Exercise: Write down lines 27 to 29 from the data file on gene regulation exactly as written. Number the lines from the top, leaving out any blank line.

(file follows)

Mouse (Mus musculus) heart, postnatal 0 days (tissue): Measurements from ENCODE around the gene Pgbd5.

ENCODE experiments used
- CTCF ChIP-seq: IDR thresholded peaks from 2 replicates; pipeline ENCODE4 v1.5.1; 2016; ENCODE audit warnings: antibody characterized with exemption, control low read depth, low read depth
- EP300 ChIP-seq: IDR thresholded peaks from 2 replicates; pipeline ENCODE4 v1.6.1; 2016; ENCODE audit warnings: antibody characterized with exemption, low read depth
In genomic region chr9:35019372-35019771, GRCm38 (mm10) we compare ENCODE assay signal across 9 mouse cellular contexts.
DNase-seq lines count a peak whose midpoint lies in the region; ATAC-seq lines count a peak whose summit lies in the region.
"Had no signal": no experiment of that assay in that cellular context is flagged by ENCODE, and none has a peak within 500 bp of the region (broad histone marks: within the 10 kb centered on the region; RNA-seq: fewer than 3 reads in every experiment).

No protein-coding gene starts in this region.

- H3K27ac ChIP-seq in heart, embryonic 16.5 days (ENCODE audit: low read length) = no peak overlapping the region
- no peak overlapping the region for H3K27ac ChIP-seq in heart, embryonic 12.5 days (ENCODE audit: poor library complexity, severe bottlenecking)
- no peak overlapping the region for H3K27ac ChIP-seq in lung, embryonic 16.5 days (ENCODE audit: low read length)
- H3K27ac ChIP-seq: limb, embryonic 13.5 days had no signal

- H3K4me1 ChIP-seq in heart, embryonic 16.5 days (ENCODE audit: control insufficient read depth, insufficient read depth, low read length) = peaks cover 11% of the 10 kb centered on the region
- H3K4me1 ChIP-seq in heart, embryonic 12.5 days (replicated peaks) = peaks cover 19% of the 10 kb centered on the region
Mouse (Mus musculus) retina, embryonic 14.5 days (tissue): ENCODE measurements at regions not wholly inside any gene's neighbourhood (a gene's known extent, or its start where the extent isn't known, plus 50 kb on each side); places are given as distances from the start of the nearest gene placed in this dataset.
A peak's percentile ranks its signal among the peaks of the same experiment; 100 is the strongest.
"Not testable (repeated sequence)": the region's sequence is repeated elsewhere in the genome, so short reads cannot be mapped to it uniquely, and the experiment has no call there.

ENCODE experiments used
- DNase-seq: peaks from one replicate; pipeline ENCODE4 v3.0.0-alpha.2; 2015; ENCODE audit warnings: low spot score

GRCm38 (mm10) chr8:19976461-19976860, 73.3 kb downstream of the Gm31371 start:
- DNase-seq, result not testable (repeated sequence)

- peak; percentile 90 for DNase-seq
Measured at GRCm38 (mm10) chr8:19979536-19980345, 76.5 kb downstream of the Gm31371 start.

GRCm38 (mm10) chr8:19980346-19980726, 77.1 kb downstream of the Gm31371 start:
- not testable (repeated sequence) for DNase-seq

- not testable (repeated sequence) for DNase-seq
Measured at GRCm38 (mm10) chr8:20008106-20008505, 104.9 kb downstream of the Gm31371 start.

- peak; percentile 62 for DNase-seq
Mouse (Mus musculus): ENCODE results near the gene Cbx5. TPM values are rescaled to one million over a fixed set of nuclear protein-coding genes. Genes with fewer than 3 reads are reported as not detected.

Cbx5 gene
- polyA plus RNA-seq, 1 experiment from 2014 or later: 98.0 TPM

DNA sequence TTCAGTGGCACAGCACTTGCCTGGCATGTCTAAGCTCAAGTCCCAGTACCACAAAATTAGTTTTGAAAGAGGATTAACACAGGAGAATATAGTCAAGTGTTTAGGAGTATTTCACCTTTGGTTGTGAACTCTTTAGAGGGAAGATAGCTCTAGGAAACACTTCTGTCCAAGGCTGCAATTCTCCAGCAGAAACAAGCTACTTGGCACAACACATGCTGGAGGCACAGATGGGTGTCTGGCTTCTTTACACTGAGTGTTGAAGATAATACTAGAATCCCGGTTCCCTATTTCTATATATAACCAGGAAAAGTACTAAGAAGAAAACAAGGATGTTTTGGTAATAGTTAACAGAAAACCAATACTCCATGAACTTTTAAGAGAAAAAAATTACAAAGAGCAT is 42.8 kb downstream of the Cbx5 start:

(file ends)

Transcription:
Measured at GRCm38 (mm10) chr8:20008106-20008505, 104.9 kb downstream of the Gm31371 start.

- peak; percentile 62 for DNase-seq
Mouse (Mus musculus): ENCODE results near the gene Cbx5. TPM values are rescaled to one million over a fixed set of nuclear protein-coding genes. Genes with fewer than 3 reads are reported as not detected.